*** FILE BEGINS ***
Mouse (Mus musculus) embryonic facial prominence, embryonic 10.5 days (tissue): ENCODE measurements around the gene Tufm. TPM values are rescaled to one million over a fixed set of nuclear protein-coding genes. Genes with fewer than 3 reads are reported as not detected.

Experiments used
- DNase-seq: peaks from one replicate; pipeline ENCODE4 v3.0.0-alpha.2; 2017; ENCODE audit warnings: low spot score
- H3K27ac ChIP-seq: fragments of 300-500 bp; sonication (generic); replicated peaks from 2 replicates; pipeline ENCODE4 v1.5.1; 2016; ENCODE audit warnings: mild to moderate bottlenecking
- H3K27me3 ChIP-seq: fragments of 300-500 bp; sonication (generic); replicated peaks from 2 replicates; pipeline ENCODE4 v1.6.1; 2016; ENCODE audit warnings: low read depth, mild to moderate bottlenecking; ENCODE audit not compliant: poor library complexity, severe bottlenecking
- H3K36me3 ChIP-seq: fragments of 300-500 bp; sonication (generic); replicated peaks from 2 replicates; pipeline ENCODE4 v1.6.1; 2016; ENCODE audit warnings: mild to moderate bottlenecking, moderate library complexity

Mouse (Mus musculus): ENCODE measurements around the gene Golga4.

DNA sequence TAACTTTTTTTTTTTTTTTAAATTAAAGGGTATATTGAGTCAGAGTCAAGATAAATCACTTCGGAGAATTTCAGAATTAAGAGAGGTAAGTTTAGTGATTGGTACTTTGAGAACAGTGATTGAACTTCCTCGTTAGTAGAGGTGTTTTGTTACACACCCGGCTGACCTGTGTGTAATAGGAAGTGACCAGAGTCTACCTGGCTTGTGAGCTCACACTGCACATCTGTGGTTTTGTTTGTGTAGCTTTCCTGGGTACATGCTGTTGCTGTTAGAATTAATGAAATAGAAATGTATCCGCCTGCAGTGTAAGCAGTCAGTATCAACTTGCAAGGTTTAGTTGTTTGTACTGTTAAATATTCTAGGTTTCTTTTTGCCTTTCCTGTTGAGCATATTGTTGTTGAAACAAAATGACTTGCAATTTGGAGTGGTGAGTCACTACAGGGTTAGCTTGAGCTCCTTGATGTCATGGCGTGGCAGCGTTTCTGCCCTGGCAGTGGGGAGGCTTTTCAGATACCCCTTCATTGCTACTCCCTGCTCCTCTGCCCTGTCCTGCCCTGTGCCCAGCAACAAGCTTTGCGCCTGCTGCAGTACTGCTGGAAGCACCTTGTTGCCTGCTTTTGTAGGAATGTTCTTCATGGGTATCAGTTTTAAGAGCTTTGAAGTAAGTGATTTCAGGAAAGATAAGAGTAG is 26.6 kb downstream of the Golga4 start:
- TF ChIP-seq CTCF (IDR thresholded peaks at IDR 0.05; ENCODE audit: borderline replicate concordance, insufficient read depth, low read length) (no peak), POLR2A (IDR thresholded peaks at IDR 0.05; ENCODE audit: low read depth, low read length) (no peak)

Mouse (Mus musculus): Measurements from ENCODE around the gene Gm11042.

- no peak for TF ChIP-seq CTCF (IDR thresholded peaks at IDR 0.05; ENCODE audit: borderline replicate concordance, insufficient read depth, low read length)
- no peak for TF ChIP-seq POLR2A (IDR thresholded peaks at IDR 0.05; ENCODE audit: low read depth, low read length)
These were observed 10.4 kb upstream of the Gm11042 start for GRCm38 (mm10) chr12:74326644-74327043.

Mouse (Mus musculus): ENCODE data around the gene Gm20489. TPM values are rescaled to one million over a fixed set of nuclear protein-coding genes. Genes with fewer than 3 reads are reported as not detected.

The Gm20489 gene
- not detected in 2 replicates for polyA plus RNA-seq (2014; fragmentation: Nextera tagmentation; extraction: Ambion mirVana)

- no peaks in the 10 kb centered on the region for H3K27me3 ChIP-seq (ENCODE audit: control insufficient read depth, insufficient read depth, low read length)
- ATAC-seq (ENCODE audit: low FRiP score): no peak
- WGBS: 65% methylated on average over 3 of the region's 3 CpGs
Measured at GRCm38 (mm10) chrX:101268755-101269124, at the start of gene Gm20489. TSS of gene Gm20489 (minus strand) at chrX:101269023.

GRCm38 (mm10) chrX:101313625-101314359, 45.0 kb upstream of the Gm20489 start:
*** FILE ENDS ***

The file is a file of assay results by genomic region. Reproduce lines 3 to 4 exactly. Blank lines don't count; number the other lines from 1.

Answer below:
- DNase-seq: peaks from one replicate; pipeline ENCODE4 v3.0.0-alpha.2; 2017; ENCODE audit warnings: low spot score
- H3K27ac ChIP-seq: fragments of 300-500 bp; sonication (generic); replicated peaks from 2 replicates; pipeline ENCODE4 v1.5.1; 2016; ENCODE audit warnings: mild to moderate bottlenecking